The researcher invited two early childhood teachers and two parents/caregivers from within each of the two kindergartens. The invitation for the parents to participate in the research was displayed on the kindergarten notice board, together with the information sheets and consent forms. The information sheets and the invitation letters were returned to the respective head teachers who then forwarded them to the researcher. The investigator allowed the interested participants to seek further information and clarification whenever they needed. The sample of families who participated in the research project predominantly belonged to the priority above groups. They were recruited by their willingness to take part in the proposed initiatives and also given permission to participate in the research project. The first two families who provided consent from each kindergarten were selected for the interview process.

The invitations to the teachers were sent via email to the respective kindergartens along with the information sheet and consent form. The researcher then conducted a short information talk in each kindergarten to help teachers understand the purpose of the research and before answering the questions. The Selection focused on the teachers who were taking an active part in introducing, implementing and monitoring the new initiatives and their willingness to participate in the research project.

The teachers and parent participants in each of the participating kindergartens were asked to take part in the two focus group interviews with the researcher. Separate focus group interviews were conducted in each kindergarten with separate interviews carried out with the parents and the teachers. The first of the two interviews with each participant group took place prior to the implementation of the initiative/s and the second interview after the initiative/s were implemented. The focus of each interview was to obtain the participants perceptions and opinions in relation to the reasons for non-attendance and participation of children in ECE services, the perceived benefits of early childhood education and an evaluation of the implemented initiatives (the interview schedules for the two sets of interviews are included in the Appendix of this application). Each focus group interview took approximately 20 minutes and were recorded with a digital recording device and later transcribed to aid in the data analysis process. The information regarding childrens background (like ethnicities), attendance (monitoring attendance and absenteeism) and participation were collected from software called Infocare, which is used by the head teachers in the respective kindergartens. The identity of the respective children whose information was utilized was anonymous to maintain confidentiality throughout the study.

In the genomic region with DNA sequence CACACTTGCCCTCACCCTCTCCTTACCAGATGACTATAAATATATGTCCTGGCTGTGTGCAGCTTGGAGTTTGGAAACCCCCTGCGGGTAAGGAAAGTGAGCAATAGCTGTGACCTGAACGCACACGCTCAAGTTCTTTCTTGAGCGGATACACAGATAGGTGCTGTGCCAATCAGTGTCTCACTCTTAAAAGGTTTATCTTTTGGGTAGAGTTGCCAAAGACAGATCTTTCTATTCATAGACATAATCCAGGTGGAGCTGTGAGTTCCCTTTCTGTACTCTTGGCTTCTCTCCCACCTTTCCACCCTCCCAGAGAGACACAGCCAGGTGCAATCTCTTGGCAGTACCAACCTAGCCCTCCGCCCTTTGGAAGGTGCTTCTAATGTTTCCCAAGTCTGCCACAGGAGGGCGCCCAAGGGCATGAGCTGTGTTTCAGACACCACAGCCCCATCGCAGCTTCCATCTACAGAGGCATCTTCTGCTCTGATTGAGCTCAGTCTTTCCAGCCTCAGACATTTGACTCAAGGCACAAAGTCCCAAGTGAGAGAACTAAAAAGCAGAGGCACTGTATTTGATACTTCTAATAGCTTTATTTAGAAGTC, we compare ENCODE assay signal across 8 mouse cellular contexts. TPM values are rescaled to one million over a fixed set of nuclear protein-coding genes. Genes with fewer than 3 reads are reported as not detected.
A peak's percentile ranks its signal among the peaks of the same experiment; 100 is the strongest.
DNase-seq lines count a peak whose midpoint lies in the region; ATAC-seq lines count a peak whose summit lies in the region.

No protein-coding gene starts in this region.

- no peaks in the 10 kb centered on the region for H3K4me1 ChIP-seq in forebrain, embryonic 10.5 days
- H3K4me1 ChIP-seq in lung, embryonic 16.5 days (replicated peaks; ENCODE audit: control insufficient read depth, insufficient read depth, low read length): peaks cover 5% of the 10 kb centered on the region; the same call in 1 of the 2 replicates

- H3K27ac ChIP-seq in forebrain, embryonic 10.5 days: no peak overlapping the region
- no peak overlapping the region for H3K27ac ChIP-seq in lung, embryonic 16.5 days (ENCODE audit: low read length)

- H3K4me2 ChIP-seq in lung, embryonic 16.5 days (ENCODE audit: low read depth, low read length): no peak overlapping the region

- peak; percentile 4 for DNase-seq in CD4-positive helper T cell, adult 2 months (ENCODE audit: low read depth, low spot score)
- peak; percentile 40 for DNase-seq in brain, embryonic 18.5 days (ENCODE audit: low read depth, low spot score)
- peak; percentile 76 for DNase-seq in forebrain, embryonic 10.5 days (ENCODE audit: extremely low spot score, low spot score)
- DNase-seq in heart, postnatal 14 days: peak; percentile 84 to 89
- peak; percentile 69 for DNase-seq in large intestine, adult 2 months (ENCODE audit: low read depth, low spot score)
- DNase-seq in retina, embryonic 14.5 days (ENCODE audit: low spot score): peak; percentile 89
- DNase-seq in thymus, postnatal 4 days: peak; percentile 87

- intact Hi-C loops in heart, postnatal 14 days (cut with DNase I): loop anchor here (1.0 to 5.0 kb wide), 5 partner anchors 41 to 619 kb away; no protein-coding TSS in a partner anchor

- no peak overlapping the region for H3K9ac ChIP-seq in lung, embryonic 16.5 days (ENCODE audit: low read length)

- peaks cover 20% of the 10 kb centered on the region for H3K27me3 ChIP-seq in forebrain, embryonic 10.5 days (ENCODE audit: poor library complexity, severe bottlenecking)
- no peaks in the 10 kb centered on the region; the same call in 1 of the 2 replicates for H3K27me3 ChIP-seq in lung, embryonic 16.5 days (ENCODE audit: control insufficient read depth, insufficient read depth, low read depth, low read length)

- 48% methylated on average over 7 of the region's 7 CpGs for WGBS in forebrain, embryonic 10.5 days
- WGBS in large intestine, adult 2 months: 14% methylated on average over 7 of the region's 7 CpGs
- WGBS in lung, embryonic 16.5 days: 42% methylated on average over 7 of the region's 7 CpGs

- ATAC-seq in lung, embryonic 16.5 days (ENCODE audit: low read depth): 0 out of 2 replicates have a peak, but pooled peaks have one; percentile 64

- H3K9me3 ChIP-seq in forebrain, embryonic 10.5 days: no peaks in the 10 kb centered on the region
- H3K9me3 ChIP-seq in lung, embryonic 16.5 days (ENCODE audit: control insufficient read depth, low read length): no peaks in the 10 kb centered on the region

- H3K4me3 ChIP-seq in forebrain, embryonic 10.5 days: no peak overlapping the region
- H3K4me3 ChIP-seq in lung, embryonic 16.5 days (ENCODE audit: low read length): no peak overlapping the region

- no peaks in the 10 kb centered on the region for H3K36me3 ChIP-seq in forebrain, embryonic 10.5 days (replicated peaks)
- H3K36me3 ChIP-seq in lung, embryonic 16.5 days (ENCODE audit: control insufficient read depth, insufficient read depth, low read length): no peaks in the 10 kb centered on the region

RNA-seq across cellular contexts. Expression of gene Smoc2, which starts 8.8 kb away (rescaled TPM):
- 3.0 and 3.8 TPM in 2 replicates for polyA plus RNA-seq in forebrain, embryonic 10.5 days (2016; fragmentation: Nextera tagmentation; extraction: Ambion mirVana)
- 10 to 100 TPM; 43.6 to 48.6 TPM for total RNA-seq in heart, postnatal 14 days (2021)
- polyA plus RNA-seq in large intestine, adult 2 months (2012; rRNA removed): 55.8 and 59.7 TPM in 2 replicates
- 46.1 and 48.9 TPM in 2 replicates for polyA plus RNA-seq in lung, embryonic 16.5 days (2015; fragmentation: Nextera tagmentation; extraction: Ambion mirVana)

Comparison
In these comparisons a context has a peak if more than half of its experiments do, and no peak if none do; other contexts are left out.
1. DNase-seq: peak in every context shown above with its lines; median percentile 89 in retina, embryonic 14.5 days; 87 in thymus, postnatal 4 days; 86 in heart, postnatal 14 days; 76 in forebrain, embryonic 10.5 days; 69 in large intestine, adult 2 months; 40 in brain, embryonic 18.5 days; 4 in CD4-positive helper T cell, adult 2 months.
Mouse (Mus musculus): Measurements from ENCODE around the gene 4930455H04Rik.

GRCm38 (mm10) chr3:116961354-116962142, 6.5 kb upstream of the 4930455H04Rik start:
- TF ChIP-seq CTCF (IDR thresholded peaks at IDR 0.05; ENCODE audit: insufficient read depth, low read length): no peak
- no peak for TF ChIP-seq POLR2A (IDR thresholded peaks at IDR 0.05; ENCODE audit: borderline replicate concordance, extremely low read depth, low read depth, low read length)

Prior to approaching the kindergartens, permission to proceed with the research in the two kindergartens was sought from the Kindergarten Association head office by sending an Information Sheet and Informed Consent form to gain approval. The Ministry of Education collaborated with teachers in the two kindergartens to identify the initiatives to be implemented. The researcher was supported in implementing the proposed initiatives, by the teachers from the respective kindergartens, support staff from head office and facilitators from the Ministry of Education, whose role is to introduce the PDSA and rapid change cycle within kindergartens.

3.5 Data collection

From each kindergarten parents/caregivers representing two families were invited to participate in digitally recorded focus group interviews conducted before the initiative started. Also, they participated after the initiatives were implemented, to assess the progress of the initiative and capture their perceptions, opinions, beliefs and attitudes. These open-ended interviews were semi-structured in nature with questions and prompts used to guide the discussions.

Anyone who accepted to take part in this project was asked to participate in the different initiatives that w...